These words serve as bookends to the Planet Hulk saga, of which The Incredible Hulk #105 represents the final chapter. When we last left the Hulk, the ship that had exiled him from Earth had just suffered a warp core breach, exploding in the middle of King Hulk’s capital city and threatening the entire planet. We knew from the beginning that this story was going to end sadly, but we didn’t know exactly how much knife-twisting there would be until this issue.

The Hulk’s Warbound are scattered across Sakaar on their various diplomatic missions at the start of the issue. The Hulk and Caiera aren’t nearly so lucky, being trapped right at ground zero of the blast. The Hulk shields Caiera with his body while yelling her name, to which Caiera tells him that she will never leave him. Ominous words indeed.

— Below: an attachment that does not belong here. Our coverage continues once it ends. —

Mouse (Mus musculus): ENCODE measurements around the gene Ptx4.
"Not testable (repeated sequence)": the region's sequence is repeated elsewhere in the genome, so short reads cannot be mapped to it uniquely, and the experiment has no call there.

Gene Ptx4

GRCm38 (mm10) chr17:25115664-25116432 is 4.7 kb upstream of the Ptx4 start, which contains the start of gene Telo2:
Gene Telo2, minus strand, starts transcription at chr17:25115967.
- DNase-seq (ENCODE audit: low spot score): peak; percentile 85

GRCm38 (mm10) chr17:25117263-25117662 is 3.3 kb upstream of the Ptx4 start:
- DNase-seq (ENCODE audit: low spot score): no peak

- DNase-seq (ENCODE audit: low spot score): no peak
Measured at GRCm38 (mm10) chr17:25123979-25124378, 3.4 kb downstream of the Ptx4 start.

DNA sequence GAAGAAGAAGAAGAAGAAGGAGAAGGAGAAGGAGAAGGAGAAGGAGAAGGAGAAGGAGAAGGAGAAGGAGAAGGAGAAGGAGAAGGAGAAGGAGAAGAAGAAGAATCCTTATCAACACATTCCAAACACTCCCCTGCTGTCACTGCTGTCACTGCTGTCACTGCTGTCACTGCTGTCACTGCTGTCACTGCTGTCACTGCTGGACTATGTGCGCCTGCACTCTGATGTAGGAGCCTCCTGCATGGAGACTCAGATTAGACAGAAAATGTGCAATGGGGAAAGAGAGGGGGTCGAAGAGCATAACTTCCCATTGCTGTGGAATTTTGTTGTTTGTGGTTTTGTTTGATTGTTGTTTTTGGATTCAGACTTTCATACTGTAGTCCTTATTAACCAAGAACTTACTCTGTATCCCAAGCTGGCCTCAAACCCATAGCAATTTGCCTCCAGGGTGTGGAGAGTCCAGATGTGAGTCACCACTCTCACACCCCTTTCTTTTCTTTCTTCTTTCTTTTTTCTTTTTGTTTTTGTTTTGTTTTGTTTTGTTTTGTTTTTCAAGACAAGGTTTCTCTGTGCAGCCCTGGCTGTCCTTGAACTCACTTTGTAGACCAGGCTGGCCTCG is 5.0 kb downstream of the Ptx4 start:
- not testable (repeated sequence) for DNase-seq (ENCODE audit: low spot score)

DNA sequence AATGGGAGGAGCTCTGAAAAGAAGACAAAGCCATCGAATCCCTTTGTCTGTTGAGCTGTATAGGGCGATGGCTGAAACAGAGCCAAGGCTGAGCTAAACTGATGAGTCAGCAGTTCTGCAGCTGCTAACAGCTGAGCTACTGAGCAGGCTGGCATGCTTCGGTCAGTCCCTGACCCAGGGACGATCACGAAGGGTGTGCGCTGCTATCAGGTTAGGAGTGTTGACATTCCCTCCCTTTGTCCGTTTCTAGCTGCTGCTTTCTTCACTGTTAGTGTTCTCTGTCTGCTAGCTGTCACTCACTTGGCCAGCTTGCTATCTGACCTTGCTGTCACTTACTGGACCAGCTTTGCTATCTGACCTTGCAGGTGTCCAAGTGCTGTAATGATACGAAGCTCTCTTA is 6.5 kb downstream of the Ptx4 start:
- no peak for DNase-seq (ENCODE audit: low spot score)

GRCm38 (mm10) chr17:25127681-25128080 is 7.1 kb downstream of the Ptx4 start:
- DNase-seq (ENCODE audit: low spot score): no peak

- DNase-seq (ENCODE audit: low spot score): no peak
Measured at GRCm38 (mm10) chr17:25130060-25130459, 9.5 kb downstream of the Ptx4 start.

Across Sakaar, the effects of the warp core breach shake the planet. The fragile tectonic plates start to crack under the force, causing Hiroim to sink down into the lava, convinced that the planet has finally met its doom. Hiroim is saved by Korg, who tells his friend to either pick himself up and get going or that the stone man will jump down in the lava and die with his friend. Loyalty has been a big theme in Planet Hulk, and here we see friends once again willing to die for friends. Luckily, Korg won’t be dying right yet, as his words get Hiroim going again.